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On February 10, 2012, FSCO Arbitrator Jeffrey Rogers released a decision, Leone v. State Farm stating that mediation was deemed to have failed because it did not occur within 60 days of the application being filed and the parties could not extend the time limit on consent once the 60 days had expired.
Director’s Delegate David Evans upheld the decision and dismissed State Farm’s appeal, and found that mediation was deemed to have failed.
Leone had submitted an Application for Mediation, which was received by FSCO on October 8, 2010 and no mediator had been appointed by March 14, 2011. Leone then submitted an Application for Arbitration. State Farm argued that he needed to attach the Report of Mediator to his application.
Arbitrator Evans states “I agree with the arbitrator that Mr. Leone did not need to attach the report of mediator to his application for arbitration where mediation has failed by statutory definition, but no report of mediator is available…Mr. Leone should not be prevented from proceeding to arbitration where through no fault of his own, s.280(8) has not been complied with.”
S.280(8) is the requirement to issue a Report of Mediator if the mediation fails.
What is the impact of the decision?
FSCO has notified all lawyers, law clerks and paralegals who have submitted applications for mediations of the decision, provided them with a mediation file number and stated that the following two options continue to be available for those files waiting in the queue:
1. Complete a Consent To Fail Form
2. Complete an Extension Form
Both forms must be completed jointly with the insurer, and require the signature of the client.
The appeal of several court decisions, Cornie v. Security National (and the other 3 cases heard with it) and Younis v. State Farm regarding the 60-day time limit issue was heard on July 19, 2012 at the Court of Appeal.
The Court of Appeal has reserved judgment and as a result, FSCO felt it was not yet time to change the dispute resolution processes without having heard the results of the Court of Appeal decision.
For those Applications for Arbitration where no Report of Mediator was issued, FSCO is holding them in abeyance pending the Court of Appeal decisions.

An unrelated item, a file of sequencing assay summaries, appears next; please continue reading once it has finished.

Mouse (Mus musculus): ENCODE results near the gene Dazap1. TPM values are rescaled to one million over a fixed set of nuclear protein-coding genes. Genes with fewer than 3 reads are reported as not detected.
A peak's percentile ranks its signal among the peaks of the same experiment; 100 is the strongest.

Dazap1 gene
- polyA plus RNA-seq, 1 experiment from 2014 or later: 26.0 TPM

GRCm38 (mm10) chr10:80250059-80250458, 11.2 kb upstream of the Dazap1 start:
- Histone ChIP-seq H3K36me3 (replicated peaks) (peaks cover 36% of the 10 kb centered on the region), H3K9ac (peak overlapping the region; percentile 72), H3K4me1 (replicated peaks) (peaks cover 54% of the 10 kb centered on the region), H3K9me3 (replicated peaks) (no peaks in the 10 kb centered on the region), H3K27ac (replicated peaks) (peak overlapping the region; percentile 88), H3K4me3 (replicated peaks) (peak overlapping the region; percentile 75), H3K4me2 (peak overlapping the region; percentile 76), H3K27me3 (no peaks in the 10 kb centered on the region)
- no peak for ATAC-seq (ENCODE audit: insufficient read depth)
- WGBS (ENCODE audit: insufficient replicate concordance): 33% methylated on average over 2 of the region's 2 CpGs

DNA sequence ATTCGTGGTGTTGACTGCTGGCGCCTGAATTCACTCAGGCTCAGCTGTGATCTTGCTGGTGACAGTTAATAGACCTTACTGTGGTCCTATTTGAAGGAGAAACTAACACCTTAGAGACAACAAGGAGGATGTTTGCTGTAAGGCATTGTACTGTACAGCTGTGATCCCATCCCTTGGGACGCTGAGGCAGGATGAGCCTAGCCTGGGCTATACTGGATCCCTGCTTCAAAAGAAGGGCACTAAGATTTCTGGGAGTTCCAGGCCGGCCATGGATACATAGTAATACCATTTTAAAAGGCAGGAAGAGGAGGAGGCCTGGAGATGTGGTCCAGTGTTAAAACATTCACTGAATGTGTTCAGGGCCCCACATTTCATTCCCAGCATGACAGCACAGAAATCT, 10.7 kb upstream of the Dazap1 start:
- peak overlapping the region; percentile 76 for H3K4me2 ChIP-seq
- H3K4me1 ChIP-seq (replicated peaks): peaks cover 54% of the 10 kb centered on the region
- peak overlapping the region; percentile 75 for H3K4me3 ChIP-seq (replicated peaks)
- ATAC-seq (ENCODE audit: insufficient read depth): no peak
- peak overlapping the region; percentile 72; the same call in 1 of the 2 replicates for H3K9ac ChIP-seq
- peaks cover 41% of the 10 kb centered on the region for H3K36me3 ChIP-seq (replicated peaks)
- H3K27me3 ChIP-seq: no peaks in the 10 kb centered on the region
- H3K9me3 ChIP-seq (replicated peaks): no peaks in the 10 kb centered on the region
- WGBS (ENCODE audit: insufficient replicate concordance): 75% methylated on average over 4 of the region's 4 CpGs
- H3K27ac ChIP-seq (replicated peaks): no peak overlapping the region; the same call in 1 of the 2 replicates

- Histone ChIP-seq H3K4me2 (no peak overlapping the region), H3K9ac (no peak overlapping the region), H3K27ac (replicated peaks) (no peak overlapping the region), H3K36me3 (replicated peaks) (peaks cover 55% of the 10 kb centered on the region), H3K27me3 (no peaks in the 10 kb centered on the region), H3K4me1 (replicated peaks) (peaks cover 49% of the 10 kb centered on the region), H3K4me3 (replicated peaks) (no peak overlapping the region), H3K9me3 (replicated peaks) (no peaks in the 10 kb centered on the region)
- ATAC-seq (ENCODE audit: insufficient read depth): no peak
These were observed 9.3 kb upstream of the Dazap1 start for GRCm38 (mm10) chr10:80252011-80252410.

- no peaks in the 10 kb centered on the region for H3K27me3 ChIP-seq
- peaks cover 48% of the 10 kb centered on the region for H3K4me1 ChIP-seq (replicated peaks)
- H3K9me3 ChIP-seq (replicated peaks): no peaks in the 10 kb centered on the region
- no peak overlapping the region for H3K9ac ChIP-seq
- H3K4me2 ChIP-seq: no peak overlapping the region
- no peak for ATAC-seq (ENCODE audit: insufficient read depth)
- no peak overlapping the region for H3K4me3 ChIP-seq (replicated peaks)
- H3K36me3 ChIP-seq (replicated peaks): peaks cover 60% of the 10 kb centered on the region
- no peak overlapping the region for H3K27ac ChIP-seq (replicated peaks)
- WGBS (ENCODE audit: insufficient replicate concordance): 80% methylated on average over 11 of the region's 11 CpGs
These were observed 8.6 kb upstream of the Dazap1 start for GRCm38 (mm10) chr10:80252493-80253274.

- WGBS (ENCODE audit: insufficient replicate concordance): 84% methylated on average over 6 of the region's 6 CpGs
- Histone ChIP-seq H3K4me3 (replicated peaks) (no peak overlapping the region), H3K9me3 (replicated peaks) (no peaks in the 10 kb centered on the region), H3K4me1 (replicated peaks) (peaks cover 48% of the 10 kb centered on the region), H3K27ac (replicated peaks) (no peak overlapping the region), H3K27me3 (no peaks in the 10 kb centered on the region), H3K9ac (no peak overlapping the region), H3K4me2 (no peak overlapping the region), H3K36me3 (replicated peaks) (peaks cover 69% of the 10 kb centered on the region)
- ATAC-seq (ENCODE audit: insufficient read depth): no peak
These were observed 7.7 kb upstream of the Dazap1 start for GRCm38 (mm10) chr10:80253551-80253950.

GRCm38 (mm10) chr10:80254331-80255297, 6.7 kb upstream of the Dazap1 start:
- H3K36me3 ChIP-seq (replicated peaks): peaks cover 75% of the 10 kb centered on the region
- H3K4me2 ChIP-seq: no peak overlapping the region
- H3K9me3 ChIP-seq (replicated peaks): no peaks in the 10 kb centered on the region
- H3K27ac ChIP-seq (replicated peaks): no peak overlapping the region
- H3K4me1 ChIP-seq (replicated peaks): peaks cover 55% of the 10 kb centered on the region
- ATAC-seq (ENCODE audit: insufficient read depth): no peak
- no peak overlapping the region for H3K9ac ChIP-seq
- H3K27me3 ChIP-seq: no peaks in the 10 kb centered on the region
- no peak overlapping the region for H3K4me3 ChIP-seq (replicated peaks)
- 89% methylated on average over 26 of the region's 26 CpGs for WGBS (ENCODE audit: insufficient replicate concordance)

According to the FSCO website the current wait time for a pre-hearing date is 6-8 months.
FSCO is looking at outsourcing its mediations to private mediators to assist with clearing up the mediation backlog. It is hoping to have a contract in place by early September. FSCO hopes to hand off 2,000 mediation files monthly to private mediators.
The mediation backlog is frustrating for claimants. By the time the mediation takes place, their circumstances may have changed dramatically. They may have been forced to find work due to financial stress, or their condition may have worsened due to lack of treatment. Treatment needs to be delivered in a timely fashion, in order to be beneficial.
It is not in an insurer’s best interest to have a continued backlog in mediations. Insurers pay 2% interest on claims per month. The longer an application sits in the queue, the more interest accrues.
There are various consequences of Leone v. State Farm and Cornie v. Security National if the original decision is upheld.
In Leone, the arbitrator noted that State Farm did not receive an Application for Mediation from FSCO until a mediator had been appointed. Generally, plaintiff’s counsel sends 2 copies of the application to FSCO, the second copy to distribute to the insurer. If FSCO is backlogged, the insurer does not know until months down the road that there is a pending application.
If the Court of Appeal upholds the decisions in Cornie and finds that 60 days begins to run when the application has been filed, insurers may not know about the application or the dispute until they receive a statement of claim.
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Disability & Personal Injury Blog